Thursday, April 03, 2014

some visual observing (Blue Mountains)

Ran TheSky on the laptop in zenith mode so I had a dynamic display of the whole sky.

Considered targets in Sextans. Had to remind myself where it was. Above Crater, below Leo. Beside Hydra. Huh. Noticed that TheSky 6 was not showing the constellation lines for Sextans.

10:50 PM, Wed 2 Apr 2014. Slewed to Ghost of Jupiter, aka NGC 3242 (aka Caldwell 59), in Hydra, even though I have viewed it before. 3 years ago. Did not have to drop the south wall panels. Quite large in the 27mm. Thought I some swirling structure within. Took out the 18 and 10mm.

11:11 PM. Woo hoo. Neat object. Was able to crank the power. 391x with the 10mm. Nice view. I think I can see bright rings inside. Bright point in the centre. Diffuse at the outer edges. Nearly round. Not a lot of field stars. Noted TYC 06065-0765 1 nearby. Large in the eyepiece!

Postponed my Friday night training / dinner with the dos Santos... Dang.

Went to house for the iPod Touch. Made a hot chocolate from my supply (unopened box, yeah). Spotted the Double Cluster over the house naked eye. The Beehive up high. Looked at the southern sky on the way back with Hydra, Alphard, Corvus. I love that pair of δ (delta) and η (eta) Corvi. Sextans is just above Alphard, right? A large diamond of faint stars? Tried to spot Crater.

Nicole and I were instant messaging. I told her it was a beautiful night. And I had hot chocolate. She replied, "You're killin' me."

Softer viewer now. Probably because it was so low.

11:36. Stopped the dark run. Shut down the Canon. Had another look at the blob. A little softer now. Probably because it was so low.

Headed to the Spindle, thinking of Mr dos Santos. Not far from λ (lambda) Hydrae. Also previously viewed.

11:43. Looked at the Spindle galaxy, NGC 3115 (aka Caldwell 53), in Sextans. Lovely. Canted spiral. Very bright pin-point centre. Progressive smooth gradient from the centre. Large in the 27mm. Mag 10.0. A straight line of faint stars parallel to the plane of the galaxy to the south-east, with TYC 05477-1015 1, and the brightest member being PPM 193074, at mag 10.5. Very faint stars nearby. ST3P showed a couple of other galaxies nearby...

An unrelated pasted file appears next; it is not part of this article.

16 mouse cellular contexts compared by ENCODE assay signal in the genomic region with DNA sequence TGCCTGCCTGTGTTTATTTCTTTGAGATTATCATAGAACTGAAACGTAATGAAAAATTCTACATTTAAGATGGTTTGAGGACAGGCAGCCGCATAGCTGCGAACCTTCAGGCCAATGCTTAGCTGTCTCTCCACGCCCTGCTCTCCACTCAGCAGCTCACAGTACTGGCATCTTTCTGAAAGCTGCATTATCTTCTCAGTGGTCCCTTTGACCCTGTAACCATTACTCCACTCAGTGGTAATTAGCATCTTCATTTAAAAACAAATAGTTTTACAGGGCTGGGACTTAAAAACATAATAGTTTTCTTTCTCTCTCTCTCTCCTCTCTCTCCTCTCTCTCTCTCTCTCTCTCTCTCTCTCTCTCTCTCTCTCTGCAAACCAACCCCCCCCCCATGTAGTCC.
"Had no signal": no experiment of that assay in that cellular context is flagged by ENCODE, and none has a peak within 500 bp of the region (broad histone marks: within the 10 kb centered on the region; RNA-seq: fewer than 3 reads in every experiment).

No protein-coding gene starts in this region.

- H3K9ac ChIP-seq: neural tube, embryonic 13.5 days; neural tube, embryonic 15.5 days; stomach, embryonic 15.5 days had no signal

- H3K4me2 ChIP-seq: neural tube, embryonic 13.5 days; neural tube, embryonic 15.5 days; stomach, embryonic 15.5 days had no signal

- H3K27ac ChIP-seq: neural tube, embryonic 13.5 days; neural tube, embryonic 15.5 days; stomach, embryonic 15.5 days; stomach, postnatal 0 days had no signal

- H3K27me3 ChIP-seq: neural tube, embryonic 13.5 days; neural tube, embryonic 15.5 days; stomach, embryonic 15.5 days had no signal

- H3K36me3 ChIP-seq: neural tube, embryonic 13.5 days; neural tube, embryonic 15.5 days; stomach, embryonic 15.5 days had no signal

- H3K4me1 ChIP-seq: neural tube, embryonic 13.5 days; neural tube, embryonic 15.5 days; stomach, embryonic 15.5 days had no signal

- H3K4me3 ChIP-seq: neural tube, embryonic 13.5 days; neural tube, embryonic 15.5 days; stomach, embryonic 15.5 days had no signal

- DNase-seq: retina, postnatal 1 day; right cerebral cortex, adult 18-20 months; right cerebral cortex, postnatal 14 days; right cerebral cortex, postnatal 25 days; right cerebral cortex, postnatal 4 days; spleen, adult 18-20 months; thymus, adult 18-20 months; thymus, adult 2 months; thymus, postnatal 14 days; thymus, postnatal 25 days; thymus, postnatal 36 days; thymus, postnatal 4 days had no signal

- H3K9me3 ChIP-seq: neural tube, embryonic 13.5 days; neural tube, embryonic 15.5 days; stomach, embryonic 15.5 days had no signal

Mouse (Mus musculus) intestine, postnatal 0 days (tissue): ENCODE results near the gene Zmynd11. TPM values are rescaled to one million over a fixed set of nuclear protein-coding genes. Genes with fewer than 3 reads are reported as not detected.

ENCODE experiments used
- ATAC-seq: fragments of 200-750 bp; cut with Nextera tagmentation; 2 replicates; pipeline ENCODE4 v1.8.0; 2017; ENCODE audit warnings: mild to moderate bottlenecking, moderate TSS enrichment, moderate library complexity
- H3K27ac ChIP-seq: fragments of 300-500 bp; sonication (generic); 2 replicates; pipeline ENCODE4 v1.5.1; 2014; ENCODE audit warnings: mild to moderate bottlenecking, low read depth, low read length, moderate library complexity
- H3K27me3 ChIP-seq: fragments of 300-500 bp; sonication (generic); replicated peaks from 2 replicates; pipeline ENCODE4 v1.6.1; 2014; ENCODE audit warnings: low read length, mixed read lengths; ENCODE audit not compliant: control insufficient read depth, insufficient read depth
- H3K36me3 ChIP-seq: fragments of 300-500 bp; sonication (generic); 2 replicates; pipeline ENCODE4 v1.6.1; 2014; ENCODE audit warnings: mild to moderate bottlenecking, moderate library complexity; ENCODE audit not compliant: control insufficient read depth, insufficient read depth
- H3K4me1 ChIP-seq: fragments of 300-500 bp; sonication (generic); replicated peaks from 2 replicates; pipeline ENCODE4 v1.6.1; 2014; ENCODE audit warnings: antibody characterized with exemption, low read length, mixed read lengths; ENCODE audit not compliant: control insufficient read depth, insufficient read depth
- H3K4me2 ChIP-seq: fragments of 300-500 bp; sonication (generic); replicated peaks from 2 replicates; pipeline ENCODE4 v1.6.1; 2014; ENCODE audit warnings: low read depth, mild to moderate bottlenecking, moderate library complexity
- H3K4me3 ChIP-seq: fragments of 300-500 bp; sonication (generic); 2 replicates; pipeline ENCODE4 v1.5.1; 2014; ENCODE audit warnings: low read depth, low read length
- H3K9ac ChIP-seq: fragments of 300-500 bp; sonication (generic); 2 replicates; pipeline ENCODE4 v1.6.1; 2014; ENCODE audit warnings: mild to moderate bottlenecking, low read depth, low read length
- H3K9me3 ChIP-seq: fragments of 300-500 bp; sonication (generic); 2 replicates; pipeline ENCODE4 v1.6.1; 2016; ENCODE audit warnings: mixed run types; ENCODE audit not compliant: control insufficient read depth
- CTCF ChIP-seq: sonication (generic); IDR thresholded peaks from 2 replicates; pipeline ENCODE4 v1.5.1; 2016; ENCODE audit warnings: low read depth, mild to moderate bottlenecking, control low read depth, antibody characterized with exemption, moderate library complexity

Hot chocolate cooling...

Could not see the neighbouring galaxies. Where I thought PGC 29299 was, was a faint star, GSC 05477-1060 at mag 14.7. The small galaxy would be between the faint star and the line of stars. Nope. Not seeing it. Could not see the mid-sized galaxy, MCG-1-26-21, further away. Weird void to the south east of the Spindle.

Noted a hook of stars near the south-west end of the galaxy. The brightest star was GSC 05477-1016 at mag 12.9. But I saw the faint star within the disc of the galaxy. This star did not show in the Context Viewer. In the Interactive Atlas it showed as J100513.0-074425 at mag 16.3. Wha?!

12:00 AM, Thu 3 Apr 2014. Since I was in the area, I slewed to 35 Sextantis. I had not viewed this before. On the RASC coloured list. Got the 5 and 10mm eyepieces out, for the TV 101.

12:04 AM. In the C14 with the 27mm, viewed the double star, aka (Struve) Σ1466. Pale yellow and pale blue. Fairly tight, fairly close. Put the 5mm in the TV101 and my first impression here was that the primary was more orange with a light blue companion. The Observer's Handbook describes these are orange and blue. Finally! We concur! Very colourful.

SkyTools showed that it was a quad. Clearly the RASC OH is referring to the AB pair. The main pair are 6.8 seconds of arc from one another; A and C are very widely separated at 5 arc minutes; C and D on the other hand are extremely tight at half an arc-second. A and B are mags 5.77 and 7.34. The C star is part of a nearby L-pattern, the brightest star at the top of the L. So, I've already spotted the C companion. The position angle of AB is nearly toward the apex of the L, star SAO 118444, nearly, slightly to the east. Maybe around 245°.

[ed: Haas describes the showcase target but only refers to the A and B stars. She says 241°, 6.7", mags 6.2 and 7.1. She says they are "citrus-orange and blended blue-green." Smyth however says, "topaz yellow; smalt blue."]

12:17. Now, the C and D were nearly equal brightnesses, both around mag 9. I wondered if I could split them! An interesting experiment. That's below my career split limit. Tried some high power eyepieces. But even at 391x I was not positive. Seeing was off now. Jumping around. I guessed that the position angle might be similar to AB. SkyTools showed that AB were 239°; while CD were are 210°. Counter to what I was thinking. Hmm. So maybe I did not see the split. Would need better conditions... It would be higher in late April. I'll put this on my re-observe list. [ed: Done.]

12:25. Viewed with the 27mm the Gemini Nebula in... you guessed it... Gemini! Never viewed before. Not far from Castor and Pollux. Also known as NGC 2371. Reminded me of the Helix planetary nebula. Not round, as SkyTools made it look. This seemed to have two lobes. Did some googling to find some photos. Bumped to higher power with the 18mm.

Image from Aladin. NGC2371. POSSII/N/DSS2. Size and definition: 12.9' x 12.9'. 768 x 768 pixels. Survey: Palomar Observatory Sky Survey (POSSII). Color: InfraRed (N). Origine: Space Telescope Science Institute. Rotated.